Sweet, slow cooked and back-to-the-womb satisfying, Indian Pudding is a New England classic. This version is adapted from an old James Beard recipe, using maple syrup instead of molasses along with local milk and freshly ground local flint corn. I used dried corn kernels from my Pioneer Valley Heritage Grain CSA share, which was ground into a coarse flour, but if you don’t have anything local on hand, use store-bought corn meal and cook it longer, as described in the recipe. It will still be delicious. Serves about 6
2 tablespoons unsalted butter, softened
5 cups whole milk, scalded
1/2 cup freshly ground flint corn flour or any cornmeal
1/2 cup maple syrup
1/2 teaspoon salt
1 teaspoon dried ginger
1- Preheat oven to 300°F. Butter a casserole dish dishes generously, reserving the excess.
2-Over a medium-low heat, scald the milk by warming it in a pot, then heating it until it has tiny bubbles along the edges but is not boiling. Slowly add cornmeal, whisking as you add it. Once it is all added, stir frequently until it is thickened, but still pourable, about 5-10 minutes for freshly ground corn, 15-20 for corn meal. Stir in the remaining butter, maple syrup, salt and ginger.
3-Pour into a lightly buttered casserole and bake in a 300°F. oven for about 2 to 2-1/2 hours, or until golden brown, even dark brown in spots, like he picture. (Tips: The finer it’s ground and the more shallow the baking dish the quicker the pudding cooks. With store-bought cornmeal this took about 2-1/2 hours, but the my local corn flour it took only 2. Indian pudding hardens as it cools, so make sure it isn’t hard when you pull it out.) Serve warm, as is, which is how I like it, or or traditionally with ice cream, heavy cream or even whipped cream.
It’s CSA time!
For the ultimate locavore experience, join a CSA, which is a Community Agriculture Farm. It’s the most direct way to connect with a regional farmer, nature and the flow of fresh, sustainably raised food right through the season.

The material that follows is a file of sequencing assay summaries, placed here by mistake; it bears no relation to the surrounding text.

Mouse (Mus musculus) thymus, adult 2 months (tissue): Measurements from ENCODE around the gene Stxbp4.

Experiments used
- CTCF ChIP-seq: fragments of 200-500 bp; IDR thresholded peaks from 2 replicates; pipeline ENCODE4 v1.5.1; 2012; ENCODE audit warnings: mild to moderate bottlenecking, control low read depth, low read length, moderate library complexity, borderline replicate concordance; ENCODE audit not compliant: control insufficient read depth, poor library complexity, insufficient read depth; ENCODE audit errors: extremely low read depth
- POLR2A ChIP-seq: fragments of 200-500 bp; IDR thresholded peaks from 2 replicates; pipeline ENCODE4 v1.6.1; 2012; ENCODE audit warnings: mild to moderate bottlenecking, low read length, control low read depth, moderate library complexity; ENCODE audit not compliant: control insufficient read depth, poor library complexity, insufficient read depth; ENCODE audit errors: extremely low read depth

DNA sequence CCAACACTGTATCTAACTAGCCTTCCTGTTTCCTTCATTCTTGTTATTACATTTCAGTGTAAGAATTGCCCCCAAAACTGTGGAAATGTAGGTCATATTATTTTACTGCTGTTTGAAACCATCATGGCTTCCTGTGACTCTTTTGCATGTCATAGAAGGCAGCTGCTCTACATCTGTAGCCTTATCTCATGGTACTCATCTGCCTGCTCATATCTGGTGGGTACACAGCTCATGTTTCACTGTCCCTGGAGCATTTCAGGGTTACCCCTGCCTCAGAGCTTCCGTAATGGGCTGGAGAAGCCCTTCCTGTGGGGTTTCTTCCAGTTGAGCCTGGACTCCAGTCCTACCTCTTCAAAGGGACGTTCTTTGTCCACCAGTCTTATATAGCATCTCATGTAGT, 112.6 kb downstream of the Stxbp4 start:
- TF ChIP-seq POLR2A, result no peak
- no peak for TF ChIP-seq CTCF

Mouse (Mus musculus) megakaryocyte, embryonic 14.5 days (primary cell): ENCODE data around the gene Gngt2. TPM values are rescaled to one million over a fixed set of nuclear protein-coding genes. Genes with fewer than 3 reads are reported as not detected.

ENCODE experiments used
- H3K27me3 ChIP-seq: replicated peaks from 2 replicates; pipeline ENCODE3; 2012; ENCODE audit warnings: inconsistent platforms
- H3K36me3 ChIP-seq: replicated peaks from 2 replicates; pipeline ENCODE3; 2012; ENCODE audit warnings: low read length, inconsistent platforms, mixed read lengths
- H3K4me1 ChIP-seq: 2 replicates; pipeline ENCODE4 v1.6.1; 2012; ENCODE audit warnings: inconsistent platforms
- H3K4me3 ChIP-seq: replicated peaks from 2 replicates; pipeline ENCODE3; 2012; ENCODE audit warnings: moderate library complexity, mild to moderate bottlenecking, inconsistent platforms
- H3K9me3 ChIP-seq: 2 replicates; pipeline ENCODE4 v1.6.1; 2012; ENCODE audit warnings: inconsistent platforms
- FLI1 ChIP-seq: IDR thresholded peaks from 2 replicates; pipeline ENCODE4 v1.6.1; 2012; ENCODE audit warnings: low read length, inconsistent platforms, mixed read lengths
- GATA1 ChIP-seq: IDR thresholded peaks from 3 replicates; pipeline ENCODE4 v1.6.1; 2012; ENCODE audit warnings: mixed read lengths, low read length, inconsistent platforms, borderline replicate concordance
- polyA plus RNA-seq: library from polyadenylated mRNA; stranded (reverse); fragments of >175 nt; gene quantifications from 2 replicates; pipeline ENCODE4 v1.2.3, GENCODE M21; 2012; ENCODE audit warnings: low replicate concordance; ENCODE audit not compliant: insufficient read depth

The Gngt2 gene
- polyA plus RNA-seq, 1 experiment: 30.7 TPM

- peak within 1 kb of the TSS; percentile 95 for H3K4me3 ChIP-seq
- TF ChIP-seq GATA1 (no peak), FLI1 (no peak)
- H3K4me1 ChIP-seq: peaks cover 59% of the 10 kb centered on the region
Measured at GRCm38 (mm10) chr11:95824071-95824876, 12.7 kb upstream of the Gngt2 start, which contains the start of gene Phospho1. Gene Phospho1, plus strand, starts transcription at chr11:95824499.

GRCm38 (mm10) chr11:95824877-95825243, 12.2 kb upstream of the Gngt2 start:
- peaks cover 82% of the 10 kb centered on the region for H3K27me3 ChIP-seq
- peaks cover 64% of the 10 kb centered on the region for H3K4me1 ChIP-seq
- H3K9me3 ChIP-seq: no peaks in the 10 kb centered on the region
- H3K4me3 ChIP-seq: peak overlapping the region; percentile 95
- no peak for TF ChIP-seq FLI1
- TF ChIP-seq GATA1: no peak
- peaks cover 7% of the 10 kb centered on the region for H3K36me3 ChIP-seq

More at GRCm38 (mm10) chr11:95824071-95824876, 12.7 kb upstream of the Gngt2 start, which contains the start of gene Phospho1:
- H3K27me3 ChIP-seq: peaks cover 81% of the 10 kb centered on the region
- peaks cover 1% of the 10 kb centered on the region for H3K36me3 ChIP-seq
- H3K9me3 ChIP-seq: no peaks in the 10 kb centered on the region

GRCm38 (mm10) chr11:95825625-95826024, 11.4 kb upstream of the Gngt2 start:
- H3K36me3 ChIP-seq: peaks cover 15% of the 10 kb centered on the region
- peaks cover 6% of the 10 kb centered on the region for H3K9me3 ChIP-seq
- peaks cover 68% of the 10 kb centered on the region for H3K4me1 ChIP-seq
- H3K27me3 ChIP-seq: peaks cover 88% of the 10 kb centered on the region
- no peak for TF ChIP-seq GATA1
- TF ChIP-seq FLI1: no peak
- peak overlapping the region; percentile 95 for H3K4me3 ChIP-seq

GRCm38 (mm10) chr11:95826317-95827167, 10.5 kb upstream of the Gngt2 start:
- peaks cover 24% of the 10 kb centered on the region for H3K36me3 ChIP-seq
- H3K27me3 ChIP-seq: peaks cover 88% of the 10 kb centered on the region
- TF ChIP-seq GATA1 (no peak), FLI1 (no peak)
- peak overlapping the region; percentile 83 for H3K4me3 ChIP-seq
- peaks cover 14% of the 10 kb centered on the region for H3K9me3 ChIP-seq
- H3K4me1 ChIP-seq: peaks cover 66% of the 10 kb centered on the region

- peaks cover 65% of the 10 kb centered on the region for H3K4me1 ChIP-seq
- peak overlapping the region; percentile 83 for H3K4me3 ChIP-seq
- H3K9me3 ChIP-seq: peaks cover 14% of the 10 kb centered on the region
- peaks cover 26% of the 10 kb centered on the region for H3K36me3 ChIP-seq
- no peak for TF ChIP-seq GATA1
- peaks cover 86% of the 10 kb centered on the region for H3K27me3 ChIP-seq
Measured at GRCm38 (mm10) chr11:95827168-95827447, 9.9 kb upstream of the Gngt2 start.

What’s A CSA?
“CSA” stands for community supported agriculture. Although it denotes a kind of farming, the term has also come to mean the farm itself. CSA members, sometimes called shareholders, agree to support an environmentally responsible farm and farmer by paying upfront costs before the growing season.
Join a CSA and get a grocery bag or so of sustainably raised farm fresh food on a regular basis, usually once a week. Many CSAs also include a pick your own option on high labor crops, such as berries or cherry tomatoes. Pick-up days are especially satisfying if you can visit the farm, but even city slickers look forward to their weekly bag of startlingly fresh produce, and many visit the farm at least once a season. My book, The Locavore Way, has lots of information on CSAS, from how to decide if CSA membership is right for you to how to cook with CSA goodies.
How do you find a CSA near you?
Search for a CSA near you at the Robyn Van En Center. Or, if you live in NYC, use Just Food. In the Berkshires, where I live in Western Massachusetts, use Berkshire Grown.
I was already a chef who understood fresh when, Robyn Van En, who co-founded the CSA movement in North America, and initiated me into the local food movement. Robyn’s Indian Line Farm was one of the first two CSAs in this country. She spread the word through talks and a $4 pamphlet that taught farmers around the county how to start a CSAs on their own.
Robyn has since died, but the CSA center at Wilson College which bears her name, estimates there are close to 2000 CSAs in North America. Here’s a good article about the CSAs and their history if you want more.
Continuing the subject of what locavores do about food that isn’t produced regionally but they won’t give up, here’s Short Talk about Sustainable Coffee. It’s worth noting that the words “naturally grown” are bandied about and that they can mean two things.
Last night, I unexpectedly brought this blog’s coffee and Indian Pudding together. My evening java kept me up late, so I coasted on the high by polishing off most of this Indian pudding. Hmmmm (and ouch!)